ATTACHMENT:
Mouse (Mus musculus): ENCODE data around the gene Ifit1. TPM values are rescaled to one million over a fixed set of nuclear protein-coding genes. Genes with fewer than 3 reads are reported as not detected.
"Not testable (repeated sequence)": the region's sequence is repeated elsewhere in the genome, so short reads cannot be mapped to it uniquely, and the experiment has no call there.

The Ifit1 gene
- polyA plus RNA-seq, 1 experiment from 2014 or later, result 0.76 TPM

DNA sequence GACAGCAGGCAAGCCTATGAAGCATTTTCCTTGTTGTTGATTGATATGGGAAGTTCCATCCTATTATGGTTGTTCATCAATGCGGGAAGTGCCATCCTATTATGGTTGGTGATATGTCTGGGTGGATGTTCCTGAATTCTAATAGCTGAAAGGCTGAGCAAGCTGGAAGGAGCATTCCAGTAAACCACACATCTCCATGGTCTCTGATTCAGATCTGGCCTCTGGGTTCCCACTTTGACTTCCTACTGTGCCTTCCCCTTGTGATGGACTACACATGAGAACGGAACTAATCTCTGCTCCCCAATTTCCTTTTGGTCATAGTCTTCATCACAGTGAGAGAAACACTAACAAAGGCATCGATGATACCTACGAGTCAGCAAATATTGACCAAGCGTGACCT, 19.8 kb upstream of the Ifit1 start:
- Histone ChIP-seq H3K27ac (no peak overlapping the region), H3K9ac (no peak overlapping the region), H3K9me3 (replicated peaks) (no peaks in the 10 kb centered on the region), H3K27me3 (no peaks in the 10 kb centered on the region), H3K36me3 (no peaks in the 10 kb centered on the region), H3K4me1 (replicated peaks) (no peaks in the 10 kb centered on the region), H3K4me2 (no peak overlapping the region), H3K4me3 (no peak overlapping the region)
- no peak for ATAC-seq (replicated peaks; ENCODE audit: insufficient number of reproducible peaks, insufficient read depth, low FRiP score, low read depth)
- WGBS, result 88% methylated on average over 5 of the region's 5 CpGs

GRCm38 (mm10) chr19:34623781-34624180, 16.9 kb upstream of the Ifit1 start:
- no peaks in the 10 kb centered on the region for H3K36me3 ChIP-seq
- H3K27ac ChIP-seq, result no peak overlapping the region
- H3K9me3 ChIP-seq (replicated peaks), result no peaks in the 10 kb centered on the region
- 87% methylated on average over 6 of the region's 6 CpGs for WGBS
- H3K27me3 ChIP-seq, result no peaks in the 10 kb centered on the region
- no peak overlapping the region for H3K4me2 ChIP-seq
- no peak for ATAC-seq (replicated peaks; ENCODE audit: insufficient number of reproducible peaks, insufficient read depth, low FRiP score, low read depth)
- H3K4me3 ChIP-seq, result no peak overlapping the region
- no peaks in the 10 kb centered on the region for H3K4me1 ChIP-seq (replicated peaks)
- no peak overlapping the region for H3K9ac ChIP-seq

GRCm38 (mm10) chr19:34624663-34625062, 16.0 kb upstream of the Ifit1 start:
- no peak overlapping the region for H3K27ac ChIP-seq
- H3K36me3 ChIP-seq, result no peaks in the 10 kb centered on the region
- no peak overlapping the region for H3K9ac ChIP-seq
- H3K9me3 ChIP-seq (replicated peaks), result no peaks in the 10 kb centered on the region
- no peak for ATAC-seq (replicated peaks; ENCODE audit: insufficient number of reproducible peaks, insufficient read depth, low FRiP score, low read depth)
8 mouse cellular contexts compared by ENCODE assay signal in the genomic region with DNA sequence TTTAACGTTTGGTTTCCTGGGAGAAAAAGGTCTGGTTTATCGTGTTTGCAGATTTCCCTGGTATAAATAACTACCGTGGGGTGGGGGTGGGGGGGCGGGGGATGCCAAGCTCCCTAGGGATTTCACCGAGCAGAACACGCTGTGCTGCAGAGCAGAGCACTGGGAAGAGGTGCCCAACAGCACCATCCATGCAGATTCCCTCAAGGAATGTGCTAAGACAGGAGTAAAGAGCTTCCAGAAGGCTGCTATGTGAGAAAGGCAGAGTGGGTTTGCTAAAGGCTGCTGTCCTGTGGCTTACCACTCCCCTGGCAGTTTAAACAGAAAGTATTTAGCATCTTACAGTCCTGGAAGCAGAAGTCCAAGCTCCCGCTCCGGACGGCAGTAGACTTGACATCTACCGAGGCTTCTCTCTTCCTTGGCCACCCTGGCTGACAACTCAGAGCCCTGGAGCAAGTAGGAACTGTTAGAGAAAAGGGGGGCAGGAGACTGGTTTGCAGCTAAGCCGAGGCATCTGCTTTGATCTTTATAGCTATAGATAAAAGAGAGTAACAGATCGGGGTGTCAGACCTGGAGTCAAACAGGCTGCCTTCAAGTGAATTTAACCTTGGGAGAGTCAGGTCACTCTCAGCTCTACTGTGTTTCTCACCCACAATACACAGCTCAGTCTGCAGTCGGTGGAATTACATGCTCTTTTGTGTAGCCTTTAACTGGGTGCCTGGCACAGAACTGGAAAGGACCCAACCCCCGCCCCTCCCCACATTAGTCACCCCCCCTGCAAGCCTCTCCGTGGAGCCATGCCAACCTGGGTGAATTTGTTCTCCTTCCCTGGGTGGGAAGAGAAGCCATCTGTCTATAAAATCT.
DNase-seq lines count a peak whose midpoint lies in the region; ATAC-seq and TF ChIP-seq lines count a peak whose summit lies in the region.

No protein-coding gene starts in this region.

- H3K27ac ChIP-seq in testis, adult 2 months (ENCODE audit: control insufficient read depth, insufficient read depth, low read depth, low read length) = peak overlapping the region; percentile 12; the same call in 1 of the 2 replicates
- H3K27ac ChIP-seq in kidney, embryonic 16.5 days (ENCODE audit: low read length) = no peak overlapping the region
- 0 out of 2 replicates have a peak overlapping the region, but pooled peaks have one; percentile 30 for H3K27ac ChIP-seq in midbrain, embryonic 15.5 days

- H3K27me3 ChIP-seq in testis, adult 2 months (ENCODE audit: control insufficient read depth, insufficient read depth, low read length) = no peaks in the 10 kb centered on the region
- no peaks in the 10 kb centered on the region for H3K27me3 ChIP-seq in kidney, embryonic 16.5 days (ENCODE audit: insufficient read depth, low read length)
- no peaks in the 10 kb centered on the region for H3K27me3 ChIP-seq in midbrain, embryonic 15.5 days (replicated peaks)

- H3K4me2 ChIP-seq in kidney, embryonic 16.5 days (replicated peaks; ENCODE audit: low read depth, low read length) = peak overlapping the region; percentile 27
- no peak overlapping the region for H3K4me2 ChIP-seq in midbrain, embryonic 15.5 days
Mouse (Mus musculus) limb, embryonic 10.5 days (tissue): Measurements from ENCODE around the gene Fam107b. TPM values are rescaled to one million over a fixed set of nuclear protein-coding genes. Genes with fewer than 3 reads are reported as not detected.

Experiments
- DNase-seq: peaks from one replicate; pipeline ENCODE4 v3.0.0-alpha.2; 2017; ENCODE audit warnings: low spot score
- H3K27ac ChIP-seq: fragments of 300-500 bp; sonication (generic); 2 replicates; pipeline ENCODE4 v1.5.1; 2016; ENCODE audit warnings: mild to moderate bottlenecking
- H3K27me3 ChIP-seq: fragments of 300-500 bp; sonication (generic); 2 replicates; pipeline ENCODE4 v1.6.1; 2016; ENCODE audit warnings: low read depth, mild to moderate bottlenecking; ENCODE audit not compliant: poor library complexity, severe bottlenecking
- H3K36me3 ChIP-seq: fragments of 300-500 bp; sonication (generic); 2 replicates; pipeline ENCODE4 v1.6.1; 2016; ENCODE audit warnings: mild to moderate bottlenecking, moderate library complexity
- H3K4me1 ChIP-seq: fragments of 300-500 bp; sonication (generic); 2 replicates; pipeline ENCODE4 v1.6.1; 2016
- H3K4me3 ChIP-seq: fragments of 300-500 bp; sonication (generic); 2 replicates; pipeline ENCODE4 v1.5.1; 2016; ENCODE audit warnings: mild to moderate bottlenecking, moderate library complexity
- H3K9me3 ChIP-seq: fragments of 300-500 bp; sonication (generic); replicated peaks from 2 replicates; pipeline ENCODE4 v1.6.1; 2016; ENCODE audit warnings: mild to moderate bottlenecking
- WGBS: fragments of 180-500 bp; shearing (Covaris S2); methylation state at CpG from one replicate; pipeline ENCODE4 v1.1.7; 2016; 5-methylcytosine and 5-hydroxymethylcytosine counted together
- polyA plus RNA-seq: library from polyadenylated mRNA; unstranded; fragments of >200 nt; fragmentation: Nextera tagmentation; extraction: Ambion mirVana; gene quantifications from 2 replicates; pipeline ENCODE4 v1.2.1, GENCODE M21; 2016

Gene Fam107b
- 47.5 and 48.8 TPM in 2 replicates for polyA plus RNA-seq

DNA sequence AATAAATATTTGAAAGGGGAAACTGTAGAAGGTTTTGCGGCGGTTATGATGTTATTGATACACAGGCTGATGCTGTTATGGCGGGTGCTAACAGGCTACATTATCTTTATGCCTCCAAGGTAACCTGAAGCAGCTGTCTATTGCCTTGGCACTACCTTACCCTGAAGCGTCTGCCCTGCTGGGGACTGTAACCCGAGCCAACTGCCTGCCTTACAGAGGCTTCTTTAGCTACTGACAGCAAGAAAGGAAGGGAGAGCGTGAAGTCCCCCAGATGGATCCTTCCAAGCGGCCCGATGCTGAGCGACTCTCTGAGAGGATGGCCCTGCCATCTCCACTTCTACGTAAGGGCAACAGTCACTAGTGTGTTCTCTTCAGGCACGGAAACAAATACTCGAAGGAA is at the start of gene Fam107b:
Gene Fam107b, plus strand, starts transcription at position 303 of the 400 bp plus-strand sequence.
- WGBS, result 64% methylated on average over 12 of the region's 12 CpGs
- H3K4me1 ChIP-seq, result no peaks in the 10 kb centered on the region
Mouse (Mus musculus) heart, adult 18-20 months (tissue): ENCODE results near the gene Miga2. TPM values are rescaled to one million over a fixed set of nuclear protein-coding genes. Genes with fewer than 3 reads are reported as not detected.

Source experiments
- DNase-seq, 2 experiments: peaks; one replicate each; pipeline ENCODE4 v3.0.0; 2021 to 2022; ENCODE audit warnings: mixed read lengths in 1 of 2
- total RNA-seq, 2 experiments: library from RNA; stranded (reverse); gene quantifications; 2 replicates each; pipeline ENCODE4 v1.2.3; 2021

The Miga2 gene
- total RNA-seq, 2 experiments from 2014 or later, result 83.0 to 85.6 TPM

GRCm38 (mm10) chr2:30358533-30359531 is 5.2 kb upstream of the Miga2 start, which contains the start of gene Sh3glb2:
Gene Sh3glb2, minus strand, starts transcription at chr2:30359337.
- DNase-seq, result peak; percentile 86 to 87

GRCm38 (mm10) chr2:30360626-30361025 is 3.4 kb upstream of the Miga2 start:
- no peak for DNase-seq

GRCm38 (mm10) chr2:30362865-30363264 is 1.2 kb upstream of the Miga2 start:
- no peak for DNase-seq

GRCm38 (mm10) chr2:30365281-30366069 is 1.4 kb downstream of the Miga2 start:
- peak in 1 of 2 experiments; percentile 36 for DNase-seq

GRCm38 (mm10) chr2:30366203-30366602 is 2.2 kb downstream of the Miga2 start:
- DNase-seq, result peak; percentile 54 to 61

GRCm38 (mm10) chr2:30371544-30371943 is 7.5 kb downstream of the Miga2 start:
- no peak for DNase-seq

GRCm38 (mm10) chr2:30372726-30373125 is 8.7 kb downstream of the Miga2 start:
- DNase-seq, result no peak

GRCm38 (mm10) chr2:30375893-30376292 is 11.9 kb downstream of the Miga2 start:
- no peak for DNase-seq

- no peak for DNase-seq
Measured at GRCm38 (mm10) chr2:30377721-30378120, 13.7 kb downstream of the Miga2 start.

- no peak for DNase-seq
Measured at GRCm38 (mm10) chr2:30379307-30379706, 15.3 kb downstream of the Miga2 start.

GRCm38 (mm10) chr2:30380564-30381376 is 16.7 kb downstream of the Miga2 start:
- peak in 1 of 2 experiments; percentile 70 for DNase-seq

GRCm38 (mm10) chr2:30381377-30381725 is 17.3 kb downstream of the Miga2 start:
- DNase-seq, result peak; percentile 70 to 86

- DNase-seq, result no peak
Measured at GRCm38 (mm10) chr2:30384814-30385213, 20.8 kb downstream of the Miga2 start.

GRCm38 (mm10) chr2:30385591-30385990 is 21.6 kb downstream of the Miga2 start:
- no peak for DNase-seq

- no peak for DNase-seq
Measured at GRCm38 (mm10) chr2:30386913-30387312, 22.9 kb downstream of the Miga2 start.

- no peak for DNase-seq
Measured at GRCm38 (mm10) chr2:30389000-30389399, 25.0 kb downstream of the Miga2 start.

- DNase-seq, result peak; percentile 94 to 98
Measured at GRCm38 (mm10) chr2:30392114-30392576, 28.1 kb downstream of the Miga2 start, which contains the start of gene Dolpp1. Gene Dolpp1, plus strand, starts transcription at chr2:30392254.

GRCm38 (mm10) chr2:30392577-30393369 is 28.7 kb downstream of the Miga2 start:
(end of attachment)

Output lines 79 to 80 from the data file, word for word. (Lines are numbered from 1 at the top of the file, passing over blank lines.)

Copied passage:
- no peak for DNase-seq
Measured at GRCm38 (mm10) chr2:30379307-30379706, 15.3 kb downstream of the Miga2 start.